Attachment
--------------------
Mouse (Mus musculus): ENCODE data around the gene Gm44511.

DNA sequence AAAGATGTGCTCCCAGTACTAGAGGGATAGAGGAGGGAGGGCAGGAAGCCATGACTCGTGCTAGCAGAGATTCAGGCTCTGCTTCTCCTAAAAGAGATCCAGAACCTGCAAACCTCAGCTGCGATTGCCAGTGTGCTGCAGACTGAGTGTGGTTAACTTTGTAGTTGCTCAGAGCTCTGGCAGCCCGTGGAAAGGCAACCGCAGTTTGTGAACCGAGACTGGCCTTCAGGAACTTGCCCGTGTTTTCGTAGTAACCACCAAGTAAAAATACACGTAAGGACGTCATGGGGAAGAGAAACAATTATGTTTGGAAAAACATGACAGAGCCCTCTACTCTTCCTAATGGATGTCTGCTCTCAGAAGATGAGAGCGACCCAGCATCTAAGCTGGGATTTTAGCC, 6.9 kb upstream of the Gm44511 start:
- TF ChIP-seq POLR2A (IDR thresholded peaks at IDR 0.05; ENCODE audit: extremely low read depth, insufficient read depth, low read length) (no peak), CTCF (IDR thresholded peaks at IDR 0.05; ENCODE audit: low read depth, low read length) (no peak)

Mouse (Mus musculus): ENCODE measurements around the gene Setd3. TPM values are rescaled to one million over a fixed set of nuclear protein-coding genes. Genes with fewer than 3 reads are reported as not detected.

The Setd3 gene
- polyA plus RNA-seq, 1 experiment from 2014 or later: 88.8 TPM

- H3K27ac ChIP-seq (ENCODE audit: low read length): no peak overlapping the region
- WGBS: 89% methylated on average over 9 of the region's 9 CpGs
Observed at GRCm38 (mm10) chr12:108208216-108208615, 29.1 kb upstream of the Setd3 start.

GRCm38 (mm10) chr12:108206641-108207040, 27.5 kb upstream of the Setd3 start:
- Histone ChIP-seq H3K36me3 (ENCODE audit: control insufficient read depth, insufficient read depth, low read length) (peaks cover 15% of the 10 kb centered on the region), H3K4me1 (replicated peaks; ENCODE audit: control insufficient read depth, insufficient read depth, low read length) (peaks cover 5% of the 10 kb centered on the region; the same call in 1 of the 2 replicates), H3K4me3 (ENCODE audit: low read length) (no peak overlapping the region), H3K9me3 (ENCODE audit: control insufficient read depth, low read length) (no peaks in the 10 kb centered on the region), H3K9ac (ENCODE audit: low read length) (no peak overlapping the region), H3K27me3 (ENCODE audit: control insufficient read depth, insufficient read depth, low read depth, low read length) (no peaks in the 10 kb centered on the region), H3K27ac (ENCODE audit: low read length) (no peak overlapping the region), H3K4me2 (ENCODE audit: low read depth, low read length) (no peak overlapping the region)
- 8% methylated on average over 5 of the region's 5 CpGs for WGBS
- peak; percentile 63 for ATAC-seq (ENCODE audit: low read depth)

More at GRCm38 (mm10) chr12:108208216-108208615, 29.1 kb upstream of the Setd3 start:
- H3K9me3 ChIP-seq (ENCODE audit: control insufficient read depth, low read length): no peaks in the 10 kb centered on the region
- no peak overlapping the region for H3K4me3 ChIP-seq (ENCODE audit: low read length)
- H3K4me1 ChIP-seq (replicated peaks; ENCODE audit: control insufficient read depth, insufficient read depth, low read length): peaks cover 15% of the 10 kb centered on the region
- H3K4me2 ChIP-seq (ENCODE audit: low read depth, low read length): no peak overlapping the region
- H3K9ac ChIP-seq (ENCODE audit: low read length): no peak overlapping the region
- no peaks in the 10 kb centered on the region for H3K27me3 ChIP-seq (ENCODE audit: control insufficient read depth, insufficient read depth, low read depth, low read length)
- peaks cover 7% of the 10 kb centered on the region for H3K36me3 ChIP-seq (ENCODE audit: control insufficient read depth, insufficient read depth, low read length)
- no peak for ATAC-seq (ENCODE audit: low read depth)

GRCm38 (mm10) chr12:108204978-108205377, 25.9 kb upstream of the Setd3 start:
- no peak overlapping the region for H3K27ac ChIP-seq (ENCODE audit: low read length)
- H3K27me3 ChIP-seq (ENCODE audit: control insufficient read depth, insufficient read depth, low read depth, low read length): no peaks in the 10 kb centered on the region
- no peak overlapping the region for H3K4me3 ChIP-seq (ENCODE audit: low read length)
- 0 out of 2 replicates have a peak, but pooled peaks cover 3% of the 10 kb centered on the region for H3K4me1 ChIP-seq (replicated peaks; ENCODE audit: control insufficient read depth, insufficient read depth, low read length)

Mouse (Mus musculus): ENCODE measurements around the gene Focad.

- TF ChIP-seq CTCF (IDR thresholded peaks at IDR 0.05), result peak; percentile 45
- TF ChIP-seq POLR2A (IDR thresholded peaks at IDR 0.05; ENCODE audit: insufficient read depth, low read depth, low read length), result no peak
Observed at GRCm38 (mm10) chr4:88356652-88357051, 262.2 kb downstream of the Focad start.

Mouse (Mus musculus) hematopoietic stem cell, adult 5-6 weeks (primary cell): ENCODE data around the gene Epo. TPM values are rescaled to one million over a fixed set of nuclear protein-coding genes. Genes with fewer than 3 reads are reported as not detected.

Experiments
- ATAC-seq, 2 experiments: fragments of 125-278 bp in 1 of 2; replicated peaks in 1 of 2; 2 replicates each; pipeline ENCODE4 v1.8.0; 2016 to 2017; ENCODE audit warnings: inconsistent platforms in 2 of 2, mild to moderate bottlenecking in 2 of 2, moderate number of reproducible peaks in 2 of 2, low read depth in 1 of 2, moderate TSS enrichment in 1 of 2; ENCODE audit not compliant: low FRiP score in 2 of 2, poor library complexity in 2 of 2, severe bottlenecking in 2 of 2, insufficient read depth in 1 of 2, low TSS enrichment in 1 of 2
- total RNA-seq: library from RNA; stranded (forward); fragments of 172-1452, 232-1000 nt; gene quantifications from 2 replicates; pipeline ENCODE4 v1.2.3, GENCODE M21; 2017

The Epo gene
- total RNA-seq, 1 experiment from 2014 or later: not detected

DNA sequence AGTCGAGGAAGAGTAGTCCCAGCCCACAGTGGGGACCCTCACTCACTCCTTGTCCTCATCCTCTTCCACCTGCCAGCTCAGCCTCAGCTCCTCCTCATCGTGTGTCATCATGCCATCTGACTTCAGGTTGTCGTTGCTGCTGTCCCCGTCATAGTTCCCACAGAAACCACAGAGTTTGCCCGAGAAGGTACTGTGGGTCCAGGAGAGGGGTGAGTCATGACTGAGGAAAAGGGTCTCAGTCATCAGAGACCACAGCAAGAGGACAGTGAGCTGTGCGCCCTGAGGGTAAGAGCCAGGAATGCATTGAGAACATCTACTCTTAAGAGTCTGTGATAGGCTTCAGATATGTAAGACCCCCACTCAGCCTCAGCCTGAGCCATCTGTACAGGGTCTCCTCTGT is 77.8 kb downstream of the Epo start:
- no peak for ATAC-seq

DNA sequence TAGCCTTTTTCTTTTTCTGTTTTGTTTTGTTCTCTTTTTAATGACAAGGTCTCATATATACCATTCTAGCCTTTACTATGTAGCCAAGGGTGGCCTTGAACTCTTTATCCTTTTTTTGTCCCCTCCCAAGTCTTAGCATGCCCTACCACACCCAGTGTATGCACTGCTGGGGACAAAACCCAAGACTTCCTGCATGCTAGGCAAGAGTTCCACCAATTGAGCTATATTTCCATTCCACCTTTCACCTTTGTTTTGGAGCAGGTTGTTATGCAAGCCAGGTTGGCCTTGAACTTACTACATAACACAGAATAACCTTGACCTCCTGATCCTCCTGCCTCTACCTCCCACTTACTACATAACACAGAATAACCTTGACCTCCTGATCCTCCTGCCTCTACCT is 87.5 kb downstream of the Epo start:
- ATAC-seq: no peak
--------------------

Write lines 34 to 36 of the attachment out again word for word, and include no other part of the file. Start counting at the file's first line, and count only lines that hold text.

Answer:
- ATAC-seq, 2 experiments: fragments of 125-278 bp in 1 of 2; replicated peaks in 1 of 2; 2 replicates each; pipeline ENCODE4 v1.8.0; 2016 to 2017; ENCODE audit warnings: inconsistent platforms in 2 of 2, mild to moderate bottlenecking in 2 of 2, moderate number of reproducible peaks in 2 of 2, low read depth in 1 of 2, moderate TSS enrichment in 1 of 2; ENCODE audit not compliant: low FRiP score in 2 of 2, poor library complexity in 2 of 2, severe bottlenecking in 2 of 2, insufficient read depth in 1 of 2, low TSS enrichment in 1 of 2
- total RNA-seq: library from RNA; stranded (forward); fragments of 172-1452, 232-1000 nt; gene quantifications from 2 replicates; pipeline ENCODE4 v1.2.3, GENCODE M21; 2017

The Epo gene